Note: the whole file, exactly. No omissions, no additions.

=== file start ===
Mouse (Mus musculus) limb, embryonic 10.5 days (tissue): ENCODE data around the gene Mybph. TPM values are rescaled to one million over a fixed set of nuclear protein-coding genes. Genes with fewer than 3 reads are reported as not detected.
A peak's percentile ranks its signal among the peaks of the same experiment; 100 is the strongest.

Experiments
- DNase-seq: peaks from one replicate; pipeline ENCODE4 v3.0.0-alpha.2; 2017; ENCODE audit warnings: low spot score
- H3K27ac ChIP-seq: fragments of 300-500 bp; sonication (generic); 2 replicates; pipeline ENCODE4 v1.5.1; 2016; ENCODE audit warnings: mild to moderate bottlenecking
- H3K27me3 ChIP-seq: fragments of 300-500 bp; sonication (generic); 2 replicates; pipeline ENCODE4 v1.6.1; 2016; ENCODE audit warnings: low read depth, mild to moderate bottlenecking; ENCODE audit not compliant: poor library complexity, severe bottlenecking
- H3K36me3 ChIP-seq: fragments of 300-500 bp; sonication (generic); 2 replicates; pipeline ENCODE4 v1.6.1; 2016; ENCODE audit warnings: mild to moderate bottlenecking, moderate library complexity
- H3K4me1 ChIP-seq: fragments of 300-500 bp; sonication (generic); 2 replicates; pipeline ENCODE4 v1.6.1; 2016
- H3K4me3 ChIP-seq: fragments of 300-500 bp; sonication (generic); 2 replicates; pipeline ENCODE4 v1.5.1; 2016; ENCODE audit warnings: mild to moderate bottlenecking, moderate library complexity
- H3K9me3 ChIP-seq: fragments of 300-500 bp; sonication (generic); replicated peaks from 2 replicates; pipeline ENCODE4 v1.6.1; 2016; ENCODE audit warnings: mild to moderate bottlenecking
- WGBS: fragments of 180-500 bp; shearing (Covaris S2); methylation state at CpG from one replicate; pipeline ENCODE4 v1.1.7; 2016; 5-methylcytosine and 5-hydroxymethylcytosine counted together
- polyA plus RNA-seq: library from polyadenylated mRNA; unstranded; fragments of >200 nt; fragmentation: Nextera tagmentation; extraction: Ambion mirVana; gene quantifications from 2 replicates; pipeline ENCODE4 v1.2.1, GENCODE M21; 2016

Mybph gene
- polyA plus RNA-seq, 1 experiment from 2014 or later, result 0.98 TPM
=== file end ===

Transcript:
Mouse (Mus musculus) limb, embryonic 10.5 days (tissue): ENCODE data around the gene Mybph. TPM values are rescaled to one million over a fixed set of nuclear protein-coding genes. Genes with fewer than 3 reads are reported as not detected.
A peak's percentile ranks its signal among the peaks of the same experiment; 100 is the strongest.

Experiments
- DNase-seq: peaks from one replicate; pipeline ENCODE4 v3.0.0-alpha.2; 2017; ENCODE audit warnings: low spot score
- H3K27ac ChIP-seq: fragments of 300-500 bp; sonication (generic); 2 replicates; pipeline ENCODE4 v1.5.1; 2016; ENCODE audit warnings: mild to moderate bottlenecking
- H3K27me3 ChIP-seq: fragments of 300-500 bp; sonication (generic); 2 replicates; pipeline ENCODE4 v1.6.1; 2016; ENCODE audit warnings: low read depth, mild to moderate bottlenecking; ENCODE audit not compliant: poor library complexity, severe bottlenecking
- H3K36me3 ChIP-seq: fragments of 300-500 bp; sonication (generic); 2 replicates; pipeline ENCODE4 v1.6.1; 2016; ENCODE audit warnings: mild to moderate bottlenecking, moderate library complexity
- H3K4me1 ChIP-seq: fragments of 300-500 bp; sonication (generic); 2 replicates; pipeline ENCODE4 v1.6.1; 2016
- H3K4me3 ChIP-seq: fragments of 300-500 bp; sonication (generic); 2 replicates; pipeline ENCODE4 v1.5.1; 2016; ENCODE audit warnings: mild to moderate bottlenecking, moderate library complexity
- H3K9me3 ChIP-seq: fragments of 300-500 bp; sonication (generic); replicated peaks from 2 replicates; pipeline ENCODE4 v1.6.1; 2016; ENCODE audit warnings: mild to moderate bottlenecking
- WGBS: fragments of 180-500 bp; shearing (Covaris S2); methylation state at CpG from one replicate; pipeline ENCODE4 v1.1.7; 2016; 5-methylcytosine and 5-hydroxymethylcytosine counted together
- polyA plus RNA-seq: library from polyadenylated mRNA; unstranded; fragments of >200 nt; fragmentation: Nextera tagmentation; extraction: Ambion mirVana; gene quantifications from 2 replicates; pipeline ENCODE4 v1.2.1, GENCODE M21; 2016

Mybph gene
- polyA plus RNA-seq, 1 experiment from 2014 or later, result 0.98 TPM